Jesse Moss's oil fracking documentary exposes the myth of the American dream
In the small town of Williston, North Dakota oil fracking has brought big changes, not just to the environment (the once desolate prairies are now dotted with heavy machinery), but also to the local community. The lure of opportunity sees thousands of men arriving in search of a job, many seeking help from the town's church. Pastor Jay Reinke takes them in without question, forging intense and complicated friendships that are the focus of Jesse Moss's compelling film.
Ostensibly a portrait of one man's kindness, The Overnighters paints a far broader picture of the realities of modern life: environmental change, worker migration, the decline of community, the increasing wealth divide and, perhaps most fundamentally, the fallacy of the American dream. The notion that any man can pull himself up by his bootstraps is fundamental to the nation's psyche, and yet proves a fantasy for most. When the people of Williston are faced with the reality that pursuing a fair chance may come with distasteful baggage, they soon turn their backs on the constitutional and religious morals to which they pledge such allegiance.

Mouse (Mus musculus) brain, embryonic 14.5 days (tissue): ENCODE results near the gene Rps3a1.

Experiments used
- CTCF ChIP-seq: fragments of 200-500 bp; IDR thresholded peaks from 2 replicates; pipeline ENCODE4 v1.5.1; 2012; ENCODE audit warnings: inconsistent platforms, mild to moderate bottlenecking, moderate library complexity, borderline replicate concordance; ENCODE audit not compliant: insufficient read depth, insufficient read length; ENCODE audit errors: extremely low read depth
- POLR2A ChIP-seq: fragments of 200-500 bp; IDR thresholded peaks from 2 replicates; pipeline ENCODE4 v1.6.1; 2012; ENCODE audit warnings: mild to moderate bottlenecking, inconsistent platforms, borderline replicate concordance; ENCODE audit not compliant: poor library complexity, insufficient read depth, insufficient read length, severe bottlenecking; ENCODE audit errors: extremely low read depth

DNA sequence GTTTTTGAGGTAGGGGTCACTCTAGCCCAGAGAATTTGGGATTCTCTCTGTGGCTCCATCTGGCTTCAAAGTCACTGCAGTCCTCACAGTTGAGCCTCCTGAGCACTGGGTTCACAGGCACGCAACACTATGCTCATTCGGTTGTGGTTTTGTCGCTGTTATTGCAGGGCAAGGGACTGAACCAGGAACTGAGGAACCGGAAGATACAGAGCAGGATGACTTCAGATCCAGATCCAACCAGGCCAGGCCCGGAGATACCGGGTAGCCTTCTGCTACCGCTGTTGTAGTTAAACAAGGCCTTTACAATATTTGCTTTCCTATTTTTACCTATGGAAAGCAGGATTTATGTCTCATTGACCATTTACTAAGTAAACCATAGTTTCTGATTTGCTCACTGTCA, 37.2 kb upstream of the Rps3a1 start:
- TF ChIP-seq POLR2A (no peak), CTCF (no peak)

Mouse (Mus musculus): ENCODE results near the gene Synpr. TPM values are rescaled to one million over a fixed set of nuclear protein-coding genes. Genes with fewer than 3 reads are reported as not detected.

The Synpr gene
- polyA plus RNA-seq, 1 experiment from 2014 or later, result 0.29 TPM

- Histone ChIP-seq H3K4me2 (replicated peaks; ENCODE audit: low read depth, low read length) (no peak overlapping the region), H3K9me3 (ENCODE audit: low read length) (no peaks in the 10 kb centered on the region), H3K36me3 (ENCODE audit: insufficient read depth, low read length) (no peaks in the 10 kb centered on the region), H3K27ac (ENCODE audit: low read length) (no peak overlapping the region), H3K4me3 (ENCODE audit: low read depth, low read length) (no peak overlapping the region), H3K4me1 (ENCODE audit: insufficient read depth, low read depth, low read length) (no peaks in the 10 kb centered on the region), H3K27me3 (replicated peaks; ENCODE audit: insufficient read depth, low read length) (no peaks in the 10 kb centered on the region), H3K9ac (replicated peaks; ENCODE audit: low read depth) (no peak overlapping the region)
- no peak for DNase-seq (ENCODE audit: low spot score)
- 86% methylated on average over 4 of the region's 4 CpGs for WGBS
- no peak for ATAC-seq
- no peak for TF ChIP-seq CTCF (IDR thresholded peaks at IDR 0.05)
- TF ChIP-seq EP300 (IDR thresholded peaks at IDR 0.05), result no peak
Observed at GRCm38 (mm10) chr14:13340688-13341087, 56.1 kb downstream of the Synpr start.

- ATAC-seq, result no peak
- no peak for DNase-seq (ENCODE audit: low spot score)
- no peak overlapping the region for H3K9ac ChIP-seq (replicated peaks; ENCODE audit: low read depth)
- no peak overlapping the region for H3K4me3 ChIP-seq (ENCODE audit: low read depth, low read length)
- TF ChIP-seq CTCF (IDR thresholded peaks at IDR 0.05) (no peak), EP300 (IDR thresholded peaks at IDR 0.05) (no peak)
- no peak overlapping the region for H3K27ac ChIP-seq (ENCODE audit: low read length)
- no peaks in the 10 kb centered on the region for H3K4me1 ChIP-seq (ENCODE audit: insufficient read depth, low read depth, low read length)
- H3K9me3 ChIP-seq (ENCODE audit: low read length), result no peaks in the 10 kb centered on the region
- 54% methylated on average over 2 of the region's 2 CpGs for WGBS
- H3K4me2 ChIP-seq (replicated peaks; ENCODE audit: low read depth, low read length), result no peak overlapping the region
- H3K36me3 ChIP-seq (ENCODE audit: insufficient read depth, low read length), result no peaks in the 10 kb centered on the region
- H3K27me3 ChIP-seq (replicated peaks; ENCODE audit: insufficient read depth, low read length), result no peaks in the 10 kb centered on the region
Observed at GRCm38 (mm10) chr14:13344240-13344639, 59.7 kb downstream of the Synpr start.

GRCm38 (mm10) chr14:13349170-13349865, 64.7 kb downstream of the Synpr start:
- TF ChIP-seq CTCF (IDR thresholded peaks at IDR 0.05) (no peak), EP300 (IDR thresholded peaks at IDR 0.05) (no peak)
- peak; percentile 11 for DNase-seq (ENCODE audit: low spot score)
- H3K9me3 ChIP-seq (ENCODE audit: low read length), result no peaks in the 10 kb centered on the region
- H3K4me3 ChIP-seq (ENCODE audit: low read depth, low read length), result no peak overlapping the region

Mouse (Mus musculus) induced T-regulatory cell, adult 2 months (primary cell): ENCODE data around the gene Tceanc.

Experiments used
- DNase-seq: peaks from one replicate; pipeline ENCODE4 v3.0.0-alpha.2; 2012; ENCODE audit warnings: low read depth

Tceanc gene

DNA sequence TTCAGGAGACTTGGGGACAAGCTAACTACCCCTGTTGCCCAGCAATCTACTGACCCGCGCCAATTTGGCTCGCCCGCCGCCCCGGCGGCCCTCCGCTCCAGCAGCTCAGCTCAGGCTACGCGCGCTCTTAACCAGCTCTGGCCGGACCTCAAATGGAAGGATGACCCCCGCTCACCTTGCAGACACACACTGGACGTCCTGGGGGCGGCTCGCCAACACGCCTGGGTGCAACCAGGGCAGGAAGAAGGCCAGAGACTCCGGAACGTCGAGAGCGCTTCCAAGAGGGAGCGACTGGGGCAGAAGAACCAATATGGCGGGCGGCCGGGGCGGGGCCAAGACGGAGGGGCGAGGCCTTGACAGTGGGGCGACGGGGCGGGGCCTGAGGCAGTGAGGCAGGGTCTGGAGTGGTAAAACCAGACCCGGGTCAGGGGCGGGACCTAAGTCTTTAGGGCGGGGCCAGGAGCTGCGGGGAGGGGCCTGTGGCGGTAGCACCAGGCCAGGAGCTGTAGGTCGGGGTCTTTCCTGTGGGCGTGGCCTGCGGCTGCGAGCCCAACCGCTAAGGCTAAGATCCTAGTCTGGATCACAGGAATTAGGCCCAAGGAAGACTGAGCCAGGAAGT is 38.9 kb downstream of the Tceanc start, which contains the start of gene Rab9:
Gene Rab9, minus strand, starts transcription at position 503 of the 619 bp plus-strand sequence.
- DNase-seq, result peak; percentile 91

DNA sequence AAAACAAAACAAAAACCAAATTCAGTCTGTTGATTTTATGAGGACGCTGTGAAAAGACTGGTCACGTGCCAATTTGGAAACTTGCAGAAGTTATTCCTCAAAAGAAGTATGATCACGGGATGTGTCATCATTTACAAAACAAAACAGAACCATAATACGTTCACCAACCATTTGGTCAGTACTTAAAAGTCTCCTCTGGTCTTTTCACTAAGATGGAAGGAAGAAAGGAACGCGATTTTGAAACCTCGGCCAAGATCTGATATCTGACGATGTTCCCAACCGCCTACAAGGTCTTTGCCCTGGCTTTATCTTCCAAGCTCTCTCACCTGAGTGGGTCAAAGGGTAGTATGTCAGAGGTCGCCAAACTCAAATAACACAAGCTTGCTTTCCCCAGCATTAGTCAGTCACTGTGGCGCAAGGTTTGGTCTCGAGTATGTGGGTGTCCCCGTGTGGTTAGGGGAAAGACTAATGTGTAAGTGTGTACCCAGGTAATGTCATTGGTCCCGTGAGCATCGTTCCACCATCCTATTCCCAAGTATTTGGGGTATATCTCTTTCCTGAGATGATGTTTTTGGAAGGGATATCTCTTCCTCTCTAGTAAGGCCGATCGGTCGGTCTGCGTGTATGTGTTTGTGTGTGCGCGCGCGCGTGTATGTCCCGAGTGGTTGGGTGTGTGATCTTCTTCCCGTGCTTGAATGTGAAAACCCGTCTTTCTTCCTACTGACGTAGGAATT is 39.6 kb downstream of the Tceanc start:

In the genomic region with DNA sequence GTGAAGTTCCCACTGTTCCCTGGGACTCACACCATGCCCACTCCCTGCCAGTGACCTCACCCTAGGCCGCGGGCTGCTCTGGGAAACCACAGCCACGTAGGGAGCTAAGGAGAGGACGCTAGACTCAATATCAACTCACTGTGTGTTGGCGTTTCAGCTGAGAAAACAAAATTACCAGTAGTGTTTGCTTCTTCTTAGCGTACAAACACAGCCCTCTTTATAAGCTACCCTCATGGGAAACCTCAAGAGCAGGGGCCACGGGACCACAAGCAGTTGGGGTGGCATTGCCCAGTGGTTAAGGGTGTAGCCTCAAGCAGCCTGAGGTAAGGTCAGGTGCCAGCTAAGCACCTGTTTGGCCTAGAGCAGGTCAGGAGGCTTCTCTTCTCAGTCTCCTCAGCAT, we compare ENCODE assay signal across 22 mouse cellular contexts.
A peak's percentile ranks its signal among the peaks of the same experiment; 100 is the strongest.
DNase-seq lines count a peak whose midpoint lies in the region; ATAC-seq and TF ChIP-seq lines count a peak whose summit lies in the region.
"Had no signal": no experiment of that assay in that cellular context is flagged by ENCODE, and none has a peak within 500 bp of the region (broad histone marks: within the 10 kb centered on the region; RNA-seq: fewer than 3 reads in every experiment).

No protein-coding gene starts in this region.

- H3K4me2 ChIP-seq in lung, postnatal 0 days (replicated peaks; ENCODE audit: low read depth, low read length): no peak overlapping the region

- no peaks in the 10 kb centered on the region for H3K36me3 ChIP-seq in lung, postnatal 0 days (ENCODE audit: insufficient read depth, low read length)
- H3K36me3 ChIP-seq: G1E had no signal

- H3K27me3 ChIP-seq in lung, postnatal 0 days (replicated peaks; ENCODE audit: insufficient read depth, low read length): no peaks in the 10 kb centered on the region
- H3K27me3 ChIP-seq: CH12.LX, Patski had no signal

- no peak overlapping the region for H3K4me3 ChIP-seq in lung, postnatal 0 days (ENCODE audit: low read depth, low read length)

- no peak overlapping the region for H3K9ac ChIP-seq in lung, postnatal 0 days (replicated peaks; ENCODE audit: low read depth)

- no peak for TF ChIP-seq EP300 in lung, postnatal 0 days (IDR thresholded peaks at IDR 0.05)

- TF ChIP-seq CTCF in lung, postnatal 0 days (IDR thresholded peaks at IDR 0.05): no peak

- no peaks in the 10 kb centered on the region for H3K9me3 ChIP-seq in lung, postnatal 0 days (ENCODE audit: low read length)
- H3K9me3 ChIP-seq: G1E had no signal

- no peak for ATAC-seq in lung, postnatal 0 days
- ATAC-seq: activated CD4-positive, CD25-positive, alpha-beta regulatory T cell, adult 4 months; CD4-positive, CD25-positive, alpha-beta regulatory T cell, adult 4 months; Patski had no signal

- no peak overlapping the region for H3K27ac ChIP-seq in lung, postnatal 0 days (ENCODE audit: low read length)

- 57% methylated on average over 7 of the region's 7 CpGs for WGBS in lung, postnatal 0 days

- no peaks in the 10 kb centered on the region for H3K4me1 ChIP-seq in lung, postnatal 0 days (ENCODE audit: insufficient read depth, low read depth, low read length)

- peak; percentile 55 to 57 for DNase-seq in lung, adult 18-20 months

Against all the naysayers Pastor Reinke stands resolute, endlessly promoting the ideals of love and forgiveness. As his story unfolds, however, some of his decisions seem increasingly odd, and even he begins to question his motives. A final reel revelation throws everything into sharp focus and adds another level of intrigue to this fascinating study of human behaviour.
Although at times Moss's documentary may seem a bit too neat, this is a quirk of circumstance rather than narrative licence. In keeping himself out of the frame, and with excellent contributions from editor Jeff Seymann Gilbert and composer T Griffin, Moss allows the natural facets of this story to shine through, creating a gem of a documentary that's raw, honest and brutally relevant.
Selected release from Fri 31 Oct.